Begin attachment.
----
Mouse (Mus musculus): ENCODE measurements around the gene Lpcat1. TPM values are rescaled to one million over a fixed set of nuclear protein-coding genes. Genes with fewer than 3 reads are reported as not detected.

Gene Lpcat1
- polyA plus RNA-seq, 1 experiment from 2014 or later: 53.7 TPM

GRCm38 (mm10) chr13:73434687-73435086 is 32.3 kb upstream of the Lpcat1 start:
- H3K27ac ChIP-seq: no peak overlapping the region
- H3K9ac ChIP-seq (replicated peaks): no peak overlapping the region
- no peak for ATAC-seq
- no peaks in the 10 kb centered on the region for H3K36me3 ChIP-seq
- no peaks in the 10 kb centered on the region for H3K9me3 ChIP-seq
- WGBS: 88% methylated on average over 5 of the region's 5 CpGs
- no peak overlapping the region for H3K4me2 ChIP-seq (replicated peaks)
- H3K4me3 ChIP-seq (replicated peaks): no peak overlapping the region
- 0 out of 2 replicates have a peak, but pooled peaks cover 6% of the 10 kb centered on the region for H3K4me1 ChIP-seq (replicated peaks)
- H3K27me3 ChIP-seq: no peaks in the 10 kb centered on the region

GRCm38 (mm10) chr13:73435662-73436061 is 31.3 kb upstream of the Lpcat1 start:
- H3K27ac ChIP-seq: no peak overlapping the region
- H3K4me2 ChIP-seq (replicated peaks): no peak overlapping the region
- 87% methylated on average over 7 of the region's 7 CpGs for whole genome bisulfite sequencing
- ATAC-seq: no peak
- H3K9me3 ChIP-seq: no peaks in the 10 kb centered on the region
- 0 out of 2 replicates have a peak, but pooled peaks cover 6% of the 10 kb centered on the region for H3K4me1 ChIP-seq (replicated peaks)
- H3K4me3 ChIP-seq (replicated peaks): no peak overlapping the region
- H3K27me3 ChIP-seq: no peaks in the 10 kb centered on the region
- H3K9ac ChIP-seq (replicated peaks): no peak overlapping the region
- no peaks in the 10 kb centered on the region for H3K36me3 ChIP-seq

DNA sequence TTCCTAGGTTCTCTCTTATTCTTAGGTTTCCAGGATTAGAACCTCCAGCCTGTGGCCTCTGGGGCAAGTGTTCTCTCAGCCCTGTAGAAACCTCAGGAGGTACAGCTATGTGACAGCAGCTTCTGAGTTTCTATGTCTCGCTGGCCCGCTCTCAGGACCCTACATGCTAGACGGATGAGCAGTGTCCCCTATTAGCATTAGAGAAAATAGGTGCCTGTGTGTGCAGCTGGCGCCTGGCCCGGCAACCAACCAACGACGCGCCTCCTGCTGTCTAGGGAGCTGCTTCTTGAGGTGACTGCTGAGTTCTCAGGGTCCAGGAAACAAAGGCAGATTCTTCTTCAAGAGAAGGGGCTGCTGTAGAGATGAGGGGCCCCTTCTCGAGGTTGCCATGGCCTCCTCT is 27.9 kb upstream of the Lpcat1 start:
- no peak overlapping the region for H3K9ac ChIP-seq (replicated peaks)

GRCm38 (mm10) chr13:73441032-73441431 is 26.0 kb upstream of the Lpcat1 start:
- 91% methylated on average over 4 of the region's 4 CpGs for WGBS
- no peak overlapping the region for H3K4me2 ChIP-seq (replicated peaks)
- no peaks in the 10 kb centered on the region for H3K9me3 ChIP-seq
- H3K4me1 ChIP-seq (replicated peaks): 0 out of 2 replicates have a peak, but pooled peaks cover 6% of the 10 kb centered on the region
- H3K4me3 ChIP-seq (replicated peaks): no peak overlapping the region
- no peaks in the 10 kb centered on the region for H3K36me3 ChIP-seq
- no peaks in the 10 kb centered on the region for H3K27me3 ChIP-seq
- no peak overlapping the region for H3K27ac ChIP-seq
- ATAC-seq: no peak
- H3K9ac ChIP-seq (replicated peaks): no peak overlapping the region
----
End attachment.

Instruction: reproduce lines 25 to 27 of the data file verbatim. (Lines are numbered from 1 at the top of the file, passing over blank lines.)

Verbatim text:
- no peaks in the 10 kb centered on the region for H3K36me3 ChIP-seq

DNA sequence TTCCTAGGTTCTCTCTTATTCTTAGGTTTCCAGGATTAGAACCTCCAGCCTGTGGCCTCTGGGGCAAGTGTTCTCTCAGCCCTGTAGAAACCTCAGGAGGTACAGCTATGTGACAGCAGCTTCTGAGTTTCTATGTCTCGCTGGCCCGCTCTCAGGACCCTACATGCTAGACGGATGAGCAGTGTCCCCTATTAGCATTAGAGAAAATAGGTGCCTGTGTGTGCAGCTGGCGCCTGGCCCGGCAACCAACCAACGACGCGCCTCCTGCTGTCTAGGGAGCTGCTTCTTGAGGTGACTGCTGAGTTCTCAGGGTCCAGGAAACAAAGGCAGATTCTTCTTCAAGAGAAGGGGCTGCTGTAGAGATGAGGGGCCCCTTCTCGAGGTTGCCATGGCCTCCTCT is 27.9 kb upstream of the Lpcat1 start:
- no peak overlapping the region for H3K9ac ChIP-seq (replicated peaks)